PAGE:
That’s beautiful. To be clearer, Chesterton’s idea is beautiful, and so too is Scott’s, seen through this filter that allows the clutter of the novel to fall away and leaves us this piece of pure gold. I’m pretty sure The Antiquary is not a great novel, maybe not even a good one: it’s just too clunky and uneven–dull, even, for long stretches. But it has some great moments! And we read these things not because they are easy, but because they are Scottish, and they are challenging.

2 Comments to The Antiquary: A Treasure-house of Details, But an Indifferent Whole

  1. June 14, 2010 at 6:27 pm | Permalink

    I don’t have much to add to this, not that I won’t try for the next day or two. I think you’ve got Edie Ochiltree just right, with Chesterton’s help – thanks, Adam! Much of the merit of the novel comes from that one character.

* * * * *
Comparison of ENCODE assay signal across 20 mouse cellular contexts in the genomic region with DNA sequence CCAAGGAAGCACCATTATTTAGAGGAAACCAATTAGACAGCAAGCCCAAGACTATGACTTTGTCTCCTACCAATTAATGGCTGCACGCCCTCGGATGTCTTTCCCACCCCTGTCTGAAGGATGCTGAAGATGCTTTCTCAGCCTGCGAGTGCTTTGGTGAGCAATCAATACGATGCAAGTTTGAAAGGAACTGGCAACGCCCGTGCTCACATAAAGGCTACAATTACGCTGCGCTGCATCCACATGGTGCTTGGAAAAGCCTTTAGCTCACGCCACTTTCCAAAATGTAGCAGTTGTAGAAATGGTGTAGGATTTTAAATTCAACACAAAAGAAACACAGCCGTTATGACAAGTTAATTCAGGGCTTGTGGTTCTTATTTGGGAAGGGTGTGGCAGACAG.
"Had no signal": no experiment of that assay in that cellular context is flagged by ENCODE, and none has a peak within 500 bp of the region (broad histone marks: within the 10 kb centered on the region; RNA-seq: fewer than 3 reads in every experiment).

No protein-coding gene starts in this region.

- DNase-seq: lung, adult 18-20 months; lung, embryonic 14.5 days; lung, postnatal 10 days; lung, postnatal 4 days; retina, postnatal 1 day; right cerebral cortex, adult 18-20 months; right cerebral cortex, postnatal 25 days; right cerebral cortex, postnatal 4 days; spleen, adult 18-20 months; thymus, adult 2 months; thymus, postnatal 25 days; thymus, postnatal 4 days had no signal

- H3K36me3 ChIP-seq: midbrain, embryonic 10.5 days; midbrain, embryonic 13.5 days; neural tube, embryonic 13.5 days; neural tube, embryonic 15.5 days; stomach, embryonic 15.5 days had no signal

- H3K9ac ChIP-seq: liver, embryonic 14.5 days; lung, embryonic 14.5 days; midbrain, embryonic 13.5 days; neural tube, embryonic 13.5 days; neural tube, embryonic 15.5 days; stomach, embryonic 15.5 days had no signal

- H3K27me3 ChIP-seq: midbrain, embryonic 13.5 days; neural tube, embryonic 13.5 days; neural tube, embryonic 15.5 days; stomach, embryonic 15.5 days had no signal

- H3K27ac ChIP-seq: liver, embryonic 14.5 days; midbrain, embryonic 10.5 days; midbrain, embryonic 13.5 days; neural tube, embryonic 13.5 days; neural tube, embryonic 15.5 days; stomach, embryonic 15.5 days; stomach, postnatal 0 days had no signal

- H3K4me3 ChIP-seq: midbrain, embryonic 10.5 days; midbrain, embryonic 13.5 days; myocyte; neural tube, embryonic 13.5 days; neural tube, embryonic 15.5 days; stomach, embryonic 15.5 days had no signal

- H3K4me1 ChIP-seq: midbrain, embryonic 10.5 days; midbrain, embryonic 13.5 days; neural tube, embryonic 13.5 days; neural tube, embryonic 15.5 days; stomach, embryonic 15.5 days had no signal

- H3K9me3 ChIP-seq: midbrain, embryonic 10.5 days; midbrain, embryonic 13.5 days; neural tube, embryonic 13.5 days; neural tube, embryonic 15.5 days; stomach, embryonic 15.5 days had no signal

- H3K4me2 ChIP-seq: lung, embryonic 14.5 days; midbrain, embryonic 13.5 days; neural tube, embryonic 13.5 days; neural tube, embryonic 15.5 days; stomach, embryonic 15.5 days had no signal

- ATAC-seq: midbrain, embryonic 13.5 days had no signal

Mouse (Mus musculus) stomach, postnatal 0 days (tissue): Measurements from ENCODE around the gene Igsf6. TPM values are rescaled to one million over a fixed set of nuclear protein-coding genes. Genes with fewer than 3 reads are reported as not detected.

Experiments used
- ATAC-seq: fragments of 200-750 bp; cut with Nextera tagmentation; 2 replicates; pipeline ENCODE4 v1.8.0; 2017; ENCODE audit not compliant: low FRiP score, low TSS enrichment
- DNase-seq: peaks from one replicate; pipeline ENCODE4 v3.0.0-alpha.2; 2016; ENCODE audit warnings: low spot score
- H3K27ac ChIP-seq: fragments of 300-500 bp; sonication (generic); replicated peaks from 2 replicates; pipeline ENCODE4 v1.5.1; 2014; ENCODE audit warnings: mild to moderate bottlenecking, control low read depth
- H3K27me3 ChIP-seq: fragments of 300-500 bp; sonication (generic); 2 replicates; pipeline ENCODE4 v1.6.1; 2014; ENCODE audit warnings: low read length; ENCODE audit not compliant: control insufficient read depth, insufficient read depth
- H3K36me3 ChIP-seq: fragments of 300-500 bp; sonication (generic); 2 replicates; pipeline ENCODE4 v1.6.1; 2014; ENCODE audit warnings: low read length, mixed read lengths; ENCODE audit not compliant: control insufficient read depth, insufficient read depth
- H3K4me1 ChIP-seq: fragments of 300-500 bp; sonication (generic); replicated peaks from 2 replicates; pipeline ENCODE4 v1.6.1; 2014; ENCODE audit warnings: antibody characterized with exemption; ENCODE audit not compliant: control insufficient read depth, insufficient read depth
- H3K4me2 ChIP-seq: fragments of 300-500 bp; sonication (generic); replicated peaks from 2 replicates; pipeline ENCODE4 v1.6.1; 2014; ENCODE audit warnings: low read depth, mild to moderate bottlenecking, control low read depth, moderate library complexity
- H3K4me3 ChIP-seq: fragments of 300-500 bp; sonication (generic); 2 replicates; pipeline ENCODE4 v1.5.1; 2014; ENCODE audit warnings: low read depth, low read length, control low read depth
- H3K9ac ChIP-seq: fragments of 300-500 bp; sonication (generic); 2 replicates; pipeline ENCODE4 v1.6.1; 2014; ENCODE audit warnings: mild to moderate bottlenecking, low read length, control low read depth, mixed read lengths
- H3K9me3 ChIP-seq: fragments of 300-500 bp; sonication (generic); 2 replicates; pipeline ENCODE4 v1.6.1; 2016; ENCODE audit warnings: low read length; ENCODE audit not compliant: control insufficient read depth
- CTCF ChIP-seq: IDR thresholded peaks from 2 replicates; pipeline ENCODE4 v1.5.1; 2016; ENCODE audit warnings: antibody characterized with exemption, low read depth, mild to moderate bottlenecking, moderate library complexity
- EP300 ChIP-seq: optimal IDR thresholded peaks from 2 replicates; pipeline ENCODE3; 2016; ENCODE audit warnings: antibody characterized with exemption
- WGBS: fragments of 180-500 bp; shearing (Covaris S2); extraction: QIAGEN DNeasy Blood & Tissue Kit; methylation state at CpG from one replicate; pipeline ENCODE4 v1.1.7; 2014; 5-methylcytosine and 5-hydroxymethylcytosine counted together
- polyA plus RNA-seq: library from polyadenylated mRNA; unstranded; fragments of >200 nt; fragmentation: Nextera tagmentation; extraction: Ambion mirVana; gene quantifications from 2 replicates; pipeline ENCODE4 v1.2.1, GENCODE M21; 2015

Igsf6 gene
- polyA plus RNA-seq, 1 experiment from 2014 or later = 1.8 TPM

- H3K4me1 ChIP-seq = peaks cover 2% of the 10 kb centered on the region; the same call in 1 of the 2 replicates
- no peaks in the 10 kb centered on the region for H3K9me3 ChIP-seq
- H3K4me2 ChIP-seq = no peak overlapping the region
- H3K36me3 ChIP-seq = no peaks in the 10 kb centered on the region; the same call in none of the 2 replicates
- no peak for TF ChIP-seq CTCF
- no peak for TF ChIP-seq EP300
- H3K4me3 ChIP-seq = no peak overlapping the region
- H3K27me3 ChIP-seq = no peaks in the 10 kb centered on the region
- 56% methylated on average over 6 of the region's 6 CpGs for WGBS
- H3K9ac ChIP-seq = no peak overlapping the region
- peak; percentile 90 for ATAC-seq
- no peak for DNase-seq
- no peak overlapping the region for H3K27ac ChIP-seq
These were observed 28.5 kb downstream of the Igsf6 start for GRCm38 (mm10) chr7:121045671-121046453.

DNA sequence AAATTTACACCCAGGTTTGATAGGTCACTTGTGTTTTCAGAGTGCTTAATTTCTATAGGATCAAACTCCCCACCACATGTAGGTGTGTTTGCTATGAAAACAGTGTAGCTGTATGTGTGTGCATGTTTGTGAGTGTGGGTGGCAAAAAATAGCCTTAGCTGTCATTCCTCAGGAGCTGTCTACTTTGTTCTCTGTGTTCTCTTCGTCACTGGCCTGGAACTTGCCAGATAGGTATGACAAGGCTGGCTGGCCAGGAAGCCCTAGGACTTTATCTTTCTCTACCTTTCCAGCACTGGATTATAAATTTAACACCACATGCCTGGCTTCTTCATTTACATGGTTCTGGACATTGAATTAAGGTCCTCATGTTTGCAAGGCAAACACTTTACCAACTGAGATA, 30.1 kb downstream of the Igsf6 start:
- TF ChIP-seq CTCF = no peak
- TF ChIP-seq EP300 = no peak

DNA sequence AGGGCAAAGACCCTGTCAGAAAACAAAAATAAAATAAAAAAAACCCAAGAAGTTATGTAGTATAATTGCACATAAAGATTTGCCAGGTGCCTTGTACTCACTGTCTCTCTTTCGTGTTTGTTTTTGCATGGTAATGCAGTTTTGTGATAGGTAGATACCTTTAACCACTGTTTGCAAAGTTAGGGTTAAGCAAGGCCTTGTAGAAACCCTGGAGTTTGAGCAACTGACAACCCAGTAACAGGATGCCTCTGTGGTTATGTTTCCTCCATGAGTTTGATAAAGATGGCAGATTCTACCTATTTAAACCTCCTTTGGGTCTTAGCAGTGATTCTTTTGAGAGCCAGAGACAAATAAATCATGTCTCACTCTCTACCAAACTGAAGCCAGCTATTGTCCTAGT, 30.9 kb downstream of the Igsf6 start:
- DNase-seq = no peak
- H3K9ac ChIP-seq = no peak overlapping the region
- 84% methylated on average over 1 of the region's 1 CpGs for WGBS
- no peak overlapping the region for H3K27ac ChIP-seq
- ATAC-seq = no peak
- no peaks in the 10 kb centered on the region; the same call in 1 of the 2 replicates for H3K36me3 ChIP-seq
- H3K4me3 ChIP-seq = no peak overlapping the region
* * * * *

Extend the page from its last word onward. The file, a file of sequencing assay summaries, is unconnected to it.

I enjoyed Oldbuck well enough, but by the end, I was on Hector’s side – please, never mention the “phoca” again! A risky character. I wonder to what extent he was pinched from Uncly Toby. What makes him passable is his own recognition of his foolishness, or perhaps that he is only truly foolish about things that don’t really matter.

    I guess I will take a shot at a more or less unifying idea tomorrow. I put something up for today, but I avoid the novel itself as much as possible. This novel is a jumble.

  2. Jim Murtagh's Gravatar Jim Murtagh
    July 14, 2010 at 8:34 pm | Permalink

    I just finished reading the Antiquary, after having to pay two bucks to get it through interlibrary loan.
    I think Sir Walter does pretty well nearly 200 years after it was written. I’m content to skip the parts that are hard to follow, and enjoyed the humanity of the characters he sketches. I’m working on re-reading some of the classics I read when I was young, the adage being one should read a great book three times, once when one is young, once in middle age, and once in old age.
    I’ve read Ivanhoe, about 5 years ago now, and enjoyed it tremendously. We were working on a crossword puzzle and ‘Edie’ was the answer to a clue about the Antiquary. I looked it up in the Reader’s Encyclopedia (ed.Benet, 1965) and decided to read it.
    j